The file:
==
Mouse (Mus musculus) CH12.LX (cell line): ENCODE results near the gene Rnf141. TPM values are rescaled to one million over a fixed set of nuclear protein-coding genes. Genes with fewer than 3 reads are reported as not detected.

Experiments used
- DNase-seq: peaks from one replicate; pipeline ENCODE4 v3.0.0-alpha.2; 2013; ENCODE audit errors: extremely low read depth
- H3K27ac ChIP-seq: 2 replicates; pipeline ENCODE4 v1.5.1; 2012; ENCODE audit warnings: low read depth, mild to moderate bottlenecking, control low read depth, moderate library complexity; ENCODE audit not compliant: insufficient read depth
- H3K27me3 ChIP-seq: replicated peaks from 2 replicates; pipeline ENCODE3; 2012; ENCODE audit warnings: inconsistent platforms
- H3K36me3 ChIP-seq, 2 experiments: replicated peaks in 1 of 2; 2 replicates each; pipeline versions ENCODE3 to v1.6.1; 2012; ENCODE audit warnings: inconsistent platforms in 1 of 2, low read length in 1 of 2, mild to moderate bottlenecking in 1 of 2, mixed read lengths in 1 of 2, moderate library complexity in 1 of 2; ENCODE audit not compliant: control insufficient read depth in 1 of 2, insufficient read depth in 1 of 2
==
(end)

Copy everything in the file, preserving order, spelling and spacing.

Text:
Mouse (Mus musculus) CH12.LX (cell line): ENCODE results near the gene Rnf141. TPM values are rescaled to one million over a fixed set of nuclear protein-coding genes. Genes with fewer than 3 reads are reported as not detected.

Experiments used
- DNase-seq: peaks from one replicate; pipeline ENCODE4 v3.0.0-alpha.2; 2013; ENCODE audit errors: extremely low read depth
- H3K27ac ChIP-seq: 2 replicates; pipeline ENCODE4 v1.5.1; 2012; ENCODE audit warnings: low read depth, mild to moderate bottlenecking, control low read depth, moderate library complexity; ENCODE audit not compliant: insufficient read depth
- H3K27me3 ChIP-seq: replicated peaks from 2 replicates; pipeline ENCODE3; 2012; ENCODE audit warnings: inconsistent platforms
- H3K36me3 ChIP-seq, 2 experiments: replicated peaks in 1 of 2; 2 replicates each; pipeline versions ENCODE3 to v1.6.1; 2012; ENCODE audit warnings: inconsistent platforms in 1 of 2, low read length in 1 of 2, mild to moderate bottlenecking in 1 of 2, mixed read lengths in 1 of 2, moderate library complexity in 1 of 2; ENCODE audit not compliant: control insufficient read depth in 1 of 2, insufficient read depth in 1 of 2